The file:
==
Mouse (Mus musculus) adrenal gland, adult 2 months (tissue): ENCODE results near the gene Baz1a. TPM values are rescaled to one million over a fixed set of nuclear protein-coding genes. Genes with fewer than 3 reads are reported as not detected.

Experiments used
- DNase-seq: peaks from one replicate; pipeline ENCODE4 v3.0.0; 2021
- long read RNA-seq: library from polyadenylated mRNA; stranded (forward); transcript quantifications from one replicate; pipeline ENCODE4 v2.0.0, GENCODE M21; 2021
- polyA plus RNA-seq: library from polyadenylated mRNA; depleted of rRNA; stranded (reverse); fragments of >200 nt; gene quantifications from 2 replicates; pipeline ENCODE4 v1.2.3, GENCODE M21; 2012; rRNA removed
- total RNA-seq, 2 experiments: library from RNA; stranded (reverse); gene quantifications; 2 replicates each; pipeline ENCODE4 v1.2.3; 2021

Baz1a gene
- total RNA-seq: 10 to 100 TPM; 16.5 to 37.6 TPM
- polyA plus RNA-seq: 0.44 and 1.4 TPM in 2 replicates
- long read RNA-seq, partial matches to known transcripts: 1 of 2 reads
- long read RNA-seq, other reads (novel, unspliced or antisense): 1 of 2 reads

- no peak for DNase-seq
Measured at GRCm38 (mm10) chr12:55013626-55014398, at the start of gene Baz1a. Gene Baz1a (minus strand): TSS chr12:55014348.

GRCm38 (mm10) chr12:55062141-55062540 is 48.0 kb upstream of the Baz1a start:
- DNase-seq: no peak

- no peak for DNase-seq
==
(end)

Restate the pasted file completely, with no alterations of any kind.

Mouse (Mus musculus) adrenal gland, adult 2 months (tissue): ENCODE results near the gene Baz1a. TPM values are rescaled to one million over a fixed set of nuclear protein-coding genes. Genes with fewer than 3 reads are reported as not detected.

Experiments used
- DNase-seq: peaks from one replicate; pipeline ENCODE4 v3.0.0; 2021
- long read RNA-seq: library from polyadenylated mRNA; stranded (forward); transcript quantifications from one replicate; pipeline ENCODE4 v2.0.0, GENCODE M21; 2021
- polyA plus RNA-seq: library from polyadenylated mRNA; depleted of rRNA; stranded (reverse); fragments of >200 nt; gene quantifications from 2 replicates; pipeline ENCODE4 v1.2.3, GENCODE M21; 2012; rRNA removed
- total RNA-seq, 2 experiments: library from RNA; stranded (reverse); gene quantifications; 2 replicates each; pipeline ENCODE4 v1.2.3; 2021

Baz1a gene
- total RNA-seq: 10 to 100 TPM; 16.5 to 37.6 TPM
- polyA plus RNA-seq: 0.44 and 1.4 TPM in 2 replicates
- long read RNA-seq, partial matches to known transcripts: 1 of 2 reads
- long read RNA-seq, other reads (novel, unspliced or antisense): 1 of 2 reads

- no peak for DNase-seq
Measured at GRCm38 (mm10) chr12:55013626-55014398, at the start of gene Baz1a. Gene Baz1a (minus strand): TSS chr12:55014348.

GRCm38 (mm10) chr12:55062141-55062540 is 48.0 kb upstream of the Baz1a start:
- DNase-seq: no peak

- no peak for DNase-seq